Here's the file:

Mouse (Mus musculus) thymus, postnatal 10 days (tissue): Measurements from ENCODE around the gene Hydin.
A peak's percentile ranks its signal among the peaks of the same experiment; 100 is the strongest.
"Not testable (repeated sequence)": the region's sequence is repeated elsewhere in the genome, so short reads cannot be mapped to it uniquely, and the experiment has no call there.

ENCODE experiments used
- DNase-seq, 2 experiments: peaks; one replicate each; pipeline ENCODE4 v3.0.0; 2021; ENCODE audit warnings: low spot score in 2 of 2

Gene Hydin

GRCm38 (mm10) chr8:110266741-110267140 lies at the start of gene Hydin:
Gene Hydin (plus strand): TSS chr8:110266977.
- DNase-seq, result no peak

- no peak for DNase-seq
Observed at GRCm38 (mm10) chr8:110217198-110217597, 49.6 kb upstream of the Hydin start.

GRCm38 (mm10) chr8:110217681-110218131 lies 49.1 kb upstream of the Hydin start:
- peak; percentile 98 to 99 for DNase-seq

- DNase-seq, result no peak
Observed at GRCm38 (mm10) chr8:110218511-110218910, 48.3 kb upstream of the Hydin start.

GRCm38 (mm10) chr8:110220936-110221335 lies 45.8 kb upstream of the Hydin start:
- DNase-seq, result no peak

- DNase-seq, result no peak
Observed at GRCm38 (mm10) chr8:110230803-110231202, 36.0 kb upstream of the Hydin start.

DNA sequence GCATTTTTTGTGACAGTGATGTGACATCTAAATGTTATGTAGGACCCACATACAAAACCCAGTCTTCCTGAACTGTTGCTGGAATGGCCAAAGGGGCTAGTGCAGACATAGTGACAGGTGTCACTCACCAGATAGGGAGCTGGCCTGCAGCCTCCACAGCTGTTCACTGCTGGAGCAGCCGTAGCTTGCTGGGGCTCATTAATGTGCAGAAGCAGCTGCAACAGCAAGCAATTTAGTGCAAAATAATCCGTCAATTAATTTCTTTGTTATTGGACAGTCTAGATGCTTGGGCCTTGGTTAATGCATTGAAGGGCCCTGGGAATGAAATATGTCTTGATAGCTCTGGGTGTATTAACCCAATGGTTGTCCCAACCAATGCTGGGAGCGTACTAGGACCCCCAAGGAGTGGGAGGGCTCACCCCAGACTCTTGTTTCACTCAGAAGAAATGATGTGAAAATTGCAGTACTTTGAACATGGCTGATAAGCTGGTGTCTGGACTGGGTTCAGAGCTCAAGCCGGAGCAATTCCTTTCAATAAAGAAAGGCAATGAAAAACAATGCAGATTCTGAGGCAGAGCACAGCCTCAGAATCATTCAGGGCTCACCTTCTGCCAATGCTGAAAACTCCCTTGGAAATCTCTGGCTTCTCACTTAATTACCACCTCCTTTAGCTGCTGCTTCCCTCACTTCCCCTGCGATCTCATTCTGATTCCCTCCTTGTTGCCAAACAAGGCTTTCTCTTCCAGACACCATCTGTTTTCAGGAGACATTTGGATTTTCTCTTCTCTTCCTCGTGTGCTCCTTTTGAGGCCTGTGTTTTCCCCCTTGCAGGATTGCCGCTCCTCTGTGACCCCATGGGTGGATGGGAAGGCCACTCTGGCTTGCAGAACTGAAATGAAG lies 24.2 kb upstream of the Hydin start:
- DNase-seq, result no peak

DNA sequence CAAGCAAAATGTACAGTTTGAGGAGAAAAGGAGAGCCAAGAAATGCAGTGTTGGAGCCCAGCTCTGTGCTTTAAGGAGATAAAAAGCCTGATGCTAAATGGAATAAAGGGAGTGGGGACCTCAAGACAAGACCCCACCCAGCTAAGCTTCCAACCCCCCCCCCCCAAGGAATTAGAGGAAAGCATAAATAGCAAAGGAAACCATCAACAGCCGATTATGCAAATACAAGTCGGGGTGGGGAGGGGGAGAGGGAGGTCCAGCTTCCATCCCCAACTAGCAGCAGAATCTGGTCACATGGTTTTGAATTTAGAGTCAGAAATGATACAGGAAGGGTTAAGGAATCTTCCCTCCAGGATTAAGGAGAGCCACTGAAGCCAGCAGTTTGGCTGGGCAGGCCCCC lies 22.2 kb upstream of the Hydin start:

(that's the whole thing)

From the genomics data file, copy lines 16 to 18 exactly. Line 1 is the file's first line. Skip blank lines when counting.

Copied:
GRCm38 (mm10) chr8:110220936-110221335 lies 45.8 kb upstream of the Hydin start:
- DNase-seq, result no peak

- DNase-seq, result no peak